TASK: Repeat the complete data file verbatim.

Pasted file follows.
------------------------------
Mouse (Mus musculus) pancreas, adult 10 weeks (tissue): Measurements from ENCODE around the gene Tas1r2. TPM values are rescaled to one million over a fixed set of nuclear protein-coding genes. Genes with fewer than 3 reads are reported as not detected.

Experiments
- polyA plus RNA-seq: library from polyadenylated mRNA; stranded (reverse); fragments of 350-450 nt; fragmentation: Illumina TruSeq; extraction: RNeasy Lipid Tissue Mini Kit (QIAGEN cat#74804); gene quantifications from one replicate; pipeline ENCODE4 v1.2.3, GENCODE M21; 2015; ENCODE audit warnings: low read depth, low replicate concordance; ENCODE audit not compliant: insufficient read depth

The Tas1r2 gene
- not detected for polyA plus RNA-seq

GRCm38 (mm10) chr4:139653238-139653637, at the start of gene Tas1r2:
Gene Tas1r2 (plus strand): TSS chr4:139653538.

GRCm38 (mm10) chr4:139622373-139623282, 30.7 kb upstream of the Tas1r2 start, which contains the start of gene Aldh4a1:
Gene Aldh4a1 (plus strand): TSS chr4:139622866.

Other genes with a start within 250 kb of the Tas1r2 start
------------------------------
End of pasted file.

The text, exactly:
Mouse (Mus musculus) pancreas, adult 10 weeks (tissue): Measurements from ENCODE around the gene Tas1r2. TPM values are rescaled to one million over a fixed set of nuclear protein-coding genes. Genes with fewer than 3 reads are reported as not detected.

Experiments
- polyA plus RNA-seq: library from polyadenylated mRNA; stranded (reverse); fragments of 350-450 nt; fragmentation: Illumina TruSeq; extraction: RNeasy Lipid Tissue Mini Kit (QIAGEN cat#74804); gene quantifications from one replicate; pipeline ENCODE4 v1.2.3, GENCODE M21; 2015; ENCODE audit warnings: low read depth, low replicate concordance; ENCODE audit not compliant: insufficient read depth

The Tas1r2 gene
- not detected for polyA plus RNA-seq

GRCm38 (mm10) chr4:139653238-139653637, at the start of gene Tas1r2:
Gene Tas1r2 (plus strand): TSS chr4:139653538.

GRCm38 (mm10) chr4:139622373-139623282, 30.7 kb upstream of the Tas1r2 start, which contains the start of gene Aldh4a1:
Gene Aldh4a1 (plus strand): TSS chr4:139622866.

Other genes with a start within 250 kb of the Tas1r2 start